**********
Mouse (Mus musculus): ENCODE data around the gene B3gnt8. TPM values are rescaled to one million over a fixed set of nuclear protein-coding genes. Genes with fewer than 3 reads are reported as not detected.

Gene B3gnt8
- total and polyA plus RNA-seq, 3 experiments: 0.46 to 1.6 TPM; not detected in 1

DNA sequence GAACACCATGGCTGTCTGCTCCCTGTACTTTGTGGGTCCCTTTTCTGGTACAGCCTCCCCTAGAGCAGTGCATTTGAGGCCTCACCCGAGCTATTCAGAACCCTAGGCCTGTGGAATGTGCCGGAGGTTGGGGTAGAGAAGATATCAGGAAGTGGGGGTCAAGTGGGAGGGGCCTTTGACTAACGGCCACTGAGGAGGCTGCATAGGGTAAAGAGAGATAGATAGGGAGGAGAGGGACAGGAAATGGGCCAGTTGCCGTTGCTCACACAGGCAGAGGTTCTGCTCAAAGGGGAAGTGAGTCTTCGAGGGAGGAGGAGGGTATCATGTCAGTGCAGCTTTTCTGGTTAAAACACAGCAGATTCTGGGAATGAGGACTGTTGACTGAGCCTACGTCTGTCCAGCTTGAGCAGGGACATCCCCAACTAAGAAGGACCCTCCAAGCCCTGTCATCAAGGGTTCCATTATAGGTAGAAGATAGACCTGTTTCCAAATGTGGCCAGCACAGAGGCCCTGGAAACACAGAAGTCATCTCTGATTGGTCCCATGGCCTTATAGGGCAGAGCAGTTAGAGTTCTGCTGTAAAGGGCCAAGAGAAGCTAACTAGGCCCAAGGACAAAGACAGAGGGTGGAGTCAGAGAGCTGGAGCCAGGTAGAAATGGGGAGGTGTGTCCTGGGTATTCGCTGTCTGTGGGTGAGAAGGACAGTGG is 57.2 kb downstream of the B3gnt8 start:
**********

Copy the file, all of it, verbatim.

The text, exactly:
Mouse (Mus musculus): ENCODE data around the gene B3gnt8. TPM values are rescaled to one million over a fixed set of nuclear protein-coding genes. Genes with fewer than 3 reads are reported as not detected.

Gene B3gnt8
- total and polyA plus RNA-seq, 3 experiments: 0.46 to 1.6 TPM; not detected in 1

DNA sequence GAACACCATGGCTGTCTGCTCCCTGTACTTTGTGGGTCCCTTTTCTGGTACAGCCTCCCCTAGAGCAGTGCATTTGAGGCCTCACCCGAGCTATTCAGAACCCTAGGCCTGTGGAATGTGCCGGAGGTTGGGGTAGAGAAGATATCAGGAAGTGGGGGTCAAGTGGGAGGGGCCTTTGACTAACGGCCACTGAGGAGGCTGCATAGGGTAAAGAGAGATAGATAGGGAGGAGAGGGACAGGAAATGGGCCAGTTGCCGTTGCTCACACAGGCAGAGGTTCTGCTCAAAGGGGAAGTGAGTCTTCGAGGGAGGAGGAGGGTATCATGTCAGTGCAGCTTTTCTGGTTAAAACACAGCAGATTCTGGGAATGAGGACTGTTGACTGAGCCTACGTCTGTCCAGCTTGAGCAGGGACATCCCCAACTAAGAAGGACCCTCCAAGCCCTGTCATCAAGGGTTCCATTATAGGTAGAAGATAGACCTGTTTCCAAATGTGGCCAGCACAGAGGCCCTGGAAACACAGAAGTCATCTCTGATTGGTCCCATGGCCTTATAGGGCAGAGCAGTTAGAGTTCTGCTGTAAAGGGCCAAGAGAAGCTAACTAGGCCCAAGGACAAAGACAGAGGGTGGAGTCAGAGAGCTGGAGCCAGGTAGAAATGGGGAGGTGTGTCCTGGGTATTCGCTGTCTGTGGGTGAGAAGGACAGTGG is 57.2 kb downstream of the B3gnt8 start: